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In chapter 3, after Scout has told Atticus about her difficult first day at school and her problems with the new teacher, Miss Caroline, Atticus reveals his best advice for understanding people.
You never really understand a person until you consider things from his point of view . . . until you climb into his skin and walk around in it.
This is advice that Atticus certainly lives by, and he strives to make his children understand it throughout the novel. There are many things that Scout is trying to understand—the new teacher, the hatefulness of the townspeople toward her father, Boo Radley, etc.
Harper Lee uses this idea to show Scout’s development at the end of the book. After Boo Radley has saved Jem and Scout, killing Bob Ewell in the process, Scout reconsiders her assessment of Boo. Previously, the kids had looked at him like a sort of secluded monster, to be feared. But in the last several pages, Scout says:
Atticus was right. One time he said you never really know a man until you stand in his shoes and walk around in them. Just standing on the Radley porch was enough.
Scout’s understanding of this advice demonstrates that she has grown, and that Atticus has been able to help her see that there is more to understanding people than just watching them and listening to them.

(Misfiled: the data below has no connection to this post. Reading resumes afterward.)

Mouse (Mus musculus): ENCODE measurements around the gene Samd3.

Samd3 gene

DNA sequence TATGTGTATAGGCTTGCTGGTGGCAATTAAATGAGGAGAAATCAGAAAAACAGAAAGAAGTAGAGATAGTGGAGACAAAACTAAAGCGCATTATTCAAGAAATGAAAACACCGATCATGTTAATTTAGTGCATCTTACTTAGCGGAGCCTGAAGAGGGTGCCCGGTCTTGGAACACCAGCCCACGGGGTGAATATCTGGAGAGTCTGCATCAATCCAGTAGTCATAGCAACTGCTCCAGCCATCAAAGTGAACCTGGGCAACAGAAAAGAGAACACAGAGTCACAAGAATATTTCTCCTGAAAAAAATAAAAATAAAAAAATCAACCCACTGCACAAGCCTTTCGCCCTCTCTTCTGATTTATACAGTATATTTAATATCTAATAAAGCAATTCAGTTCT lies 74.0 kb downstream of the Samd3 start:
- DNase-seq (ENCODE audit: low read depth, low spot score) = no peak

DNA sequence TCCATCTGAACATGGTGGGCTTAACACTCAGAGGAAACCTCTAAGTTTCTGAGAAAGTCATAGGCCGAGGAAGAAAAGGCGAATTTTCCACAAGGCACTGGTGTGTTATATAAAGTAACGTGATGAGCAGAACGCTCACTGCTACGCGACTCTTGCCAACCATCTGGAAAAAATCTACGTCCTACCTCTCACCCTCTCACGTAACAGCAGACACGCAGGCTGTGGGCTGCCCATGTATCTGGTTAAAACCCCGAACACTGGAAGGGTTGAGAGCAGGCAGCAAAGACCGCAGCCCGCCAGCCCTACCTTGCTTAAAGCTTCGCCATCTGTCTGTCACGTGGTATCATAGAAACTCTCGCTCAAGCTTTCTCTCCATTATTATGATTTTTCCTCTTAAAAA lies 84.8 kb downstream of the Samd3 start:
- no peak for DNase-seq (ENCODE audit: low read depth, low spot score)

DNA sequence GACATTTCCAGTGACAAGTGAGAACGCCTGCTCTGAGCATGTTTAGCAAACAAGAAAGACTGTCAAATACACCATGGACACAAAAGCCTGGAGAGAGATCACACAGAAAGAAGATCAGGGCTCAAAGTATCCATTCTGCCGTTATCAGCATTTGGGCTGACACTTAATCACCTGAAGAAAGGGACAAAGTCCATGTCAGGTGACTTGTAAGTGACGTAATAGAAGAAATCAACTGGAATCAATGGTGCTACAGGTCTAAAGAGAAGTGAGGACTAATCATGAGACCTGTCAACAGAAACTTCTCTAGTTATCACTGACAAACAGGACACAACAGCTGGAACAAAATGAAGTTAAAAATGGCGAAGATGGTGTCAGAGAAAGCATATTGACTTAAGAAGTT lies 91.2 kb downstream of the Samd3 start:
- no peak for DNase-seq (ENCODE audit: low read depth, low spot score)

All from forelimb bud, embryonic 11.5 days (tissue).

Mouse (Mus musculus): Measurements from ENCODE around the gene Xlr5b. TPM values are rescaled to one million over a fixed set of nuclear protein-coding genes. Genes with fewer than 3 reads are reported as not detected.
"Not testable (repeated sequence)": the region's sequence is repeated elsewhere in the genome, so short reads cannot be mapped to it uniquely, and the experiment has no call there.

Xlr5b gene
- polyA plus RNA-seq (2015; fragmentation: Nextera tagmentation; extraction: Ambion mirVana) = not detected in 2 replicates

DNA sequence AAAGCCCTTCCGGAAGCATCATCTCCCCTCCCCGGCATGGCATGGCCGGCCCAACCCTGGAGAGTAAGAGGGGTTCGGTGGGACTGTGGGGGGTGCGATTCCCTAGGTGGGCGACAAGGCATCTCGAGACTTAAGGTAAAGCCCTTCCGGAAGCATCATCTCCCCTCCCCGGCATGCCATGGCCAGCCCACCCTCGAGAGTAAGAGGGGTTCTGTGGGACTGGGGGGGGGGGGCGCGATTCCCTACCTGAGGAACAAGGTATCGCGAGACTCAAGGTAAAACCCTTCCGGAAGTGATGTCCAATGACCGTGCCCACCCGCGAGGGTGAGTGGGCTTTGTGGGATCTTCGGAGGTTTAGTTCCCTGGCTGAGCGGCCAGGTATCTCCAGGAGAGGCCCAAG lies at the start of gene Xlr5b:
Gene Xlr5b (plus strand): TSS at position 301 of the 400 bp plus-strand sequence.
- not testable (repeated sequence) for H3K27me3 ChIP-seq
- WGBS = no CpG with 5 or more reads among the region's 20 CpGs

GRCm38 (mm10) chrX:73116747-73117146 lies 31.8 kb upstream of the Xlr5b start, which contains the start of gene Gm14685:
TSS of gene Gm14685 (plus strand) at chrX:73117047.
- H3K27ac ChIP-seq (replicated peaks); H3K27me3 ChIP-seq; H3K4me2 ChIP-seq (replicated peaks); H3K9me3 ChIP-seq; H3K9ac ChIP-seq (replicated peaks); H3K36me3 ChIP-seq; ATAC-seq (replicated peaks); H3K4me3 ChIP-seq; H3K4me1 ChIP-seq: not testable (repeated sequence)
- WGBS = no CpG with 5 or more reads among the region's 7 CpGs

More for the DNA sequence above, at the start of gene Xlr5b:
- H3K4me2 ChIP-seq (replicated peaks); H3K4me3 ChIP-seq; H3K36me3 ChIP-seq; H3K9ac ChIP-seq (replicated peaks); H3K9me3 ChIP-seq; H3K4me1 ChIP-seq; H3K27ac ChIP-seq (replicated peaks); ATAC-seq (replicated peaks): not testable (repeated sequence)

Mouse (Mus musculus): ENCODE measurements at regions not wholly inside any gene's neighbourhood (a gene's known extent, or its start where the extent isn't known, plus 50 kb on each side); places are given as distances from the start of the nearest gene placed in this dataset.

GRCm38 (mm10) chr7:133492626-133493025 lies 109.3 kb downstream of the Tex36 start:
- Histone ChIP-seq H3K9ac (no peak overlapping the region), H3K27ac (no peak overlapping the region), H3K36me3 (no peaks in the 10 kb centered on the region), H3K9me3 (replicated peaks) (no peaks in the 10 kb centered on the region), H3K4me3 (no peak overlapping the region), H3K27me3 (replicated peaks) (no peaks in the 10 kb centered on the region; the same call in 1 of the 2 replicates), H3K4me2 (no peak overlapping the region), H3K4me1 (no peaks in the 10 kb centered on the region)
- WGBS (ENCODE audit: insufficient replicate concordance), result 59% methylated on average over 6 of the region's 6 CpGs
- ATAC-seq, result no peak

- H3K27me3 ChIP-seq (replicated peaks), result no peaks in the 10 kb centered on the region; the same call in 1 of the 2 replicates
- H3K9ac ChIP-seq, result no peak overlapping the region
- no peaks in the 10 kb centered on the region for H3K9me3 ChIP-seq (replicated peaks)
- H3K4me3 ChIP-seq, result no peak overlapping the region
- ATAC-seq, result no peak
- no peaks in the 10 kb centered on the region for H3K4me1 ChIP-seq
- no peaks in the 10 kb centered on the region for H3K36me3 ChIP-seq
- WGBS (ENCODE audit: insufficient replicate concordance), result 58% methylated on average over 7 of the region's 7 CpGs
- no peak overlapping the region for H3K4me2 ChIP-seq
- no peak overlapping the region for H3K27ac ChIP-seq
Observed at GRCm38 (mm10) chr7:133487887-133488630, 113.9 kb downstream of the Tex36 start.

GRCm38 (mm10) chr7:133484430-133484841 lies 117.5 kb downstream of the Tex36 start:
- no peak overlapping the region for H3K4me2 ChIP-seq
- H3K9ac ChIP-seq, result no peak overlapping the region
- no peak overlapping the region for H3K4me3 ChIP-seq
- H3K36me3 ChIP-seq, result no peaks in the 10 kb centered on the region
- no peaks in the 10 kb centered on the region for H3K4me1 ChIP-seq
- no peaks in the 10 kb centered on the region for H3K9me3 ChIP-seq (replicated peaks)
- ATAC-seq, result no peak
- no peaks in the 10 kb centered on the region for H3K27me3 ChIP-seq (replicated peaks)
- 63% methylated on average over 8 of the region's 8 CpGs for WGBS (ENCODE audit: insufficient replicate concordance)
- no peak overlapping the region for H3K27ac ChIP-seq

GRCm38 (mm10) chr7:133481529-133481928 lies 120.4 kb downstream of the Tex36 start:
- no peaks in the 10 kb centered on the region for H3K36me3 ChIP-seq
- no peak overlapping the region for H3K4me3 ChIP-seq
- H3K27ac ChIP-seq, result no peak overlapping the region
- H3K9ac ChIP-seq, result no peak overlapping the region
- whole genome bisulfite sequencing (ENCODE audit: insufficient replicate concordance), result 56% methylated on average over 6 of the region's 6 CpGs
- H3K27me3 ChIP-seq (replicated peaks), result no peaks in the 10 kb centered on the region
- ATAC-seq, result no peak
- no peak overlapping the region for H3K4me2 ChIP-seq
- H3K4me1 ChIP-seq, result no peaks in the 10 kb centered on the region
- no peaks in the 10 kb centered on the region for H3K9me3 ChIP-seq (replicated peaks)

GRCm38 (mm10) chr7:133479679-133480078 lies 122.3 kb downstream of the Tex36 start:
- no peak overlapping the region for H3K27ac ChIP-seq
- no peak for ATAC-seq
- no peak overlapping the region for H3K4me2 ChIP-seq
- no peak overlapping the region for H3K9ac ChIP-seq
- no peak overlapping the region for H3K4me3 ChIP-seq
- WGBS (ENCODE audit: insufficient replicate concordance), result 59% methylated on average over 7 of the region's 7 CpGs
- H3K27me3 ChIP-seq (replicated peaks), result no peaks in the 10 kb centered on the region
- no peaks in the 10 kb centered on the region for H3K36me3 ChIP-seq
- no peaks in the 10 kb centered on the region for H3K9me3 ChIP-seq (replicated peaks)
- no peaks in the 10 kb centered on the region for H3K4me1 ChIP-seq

Chapter 3, an argument between Cal and Scout about Walter Cunningham: "There's some folks who don't eat like us...but you ain't called on to contradict 'em...Don't matter who they are, anybody sets foot in this house's yo' comp'ny, nd don't you let me catch you remarkin' on their wys like you was so high and mighty!"
Chapter 3, Atticus explaining that you have to look beyond a person and understand what they are going through..."You never really understand a person until you consider things from his point of view...until you climb into his skin and walk around in it." "Atticus and i had learned many things today, and Miss Caroline learned several things herself. She learned not to hand something to a Cunningham, for one thing, but if Walter and I had put ourselves in her shoes we'd have seen it was an honest mistake on her part. We could not hold her responsible when she knew no better"
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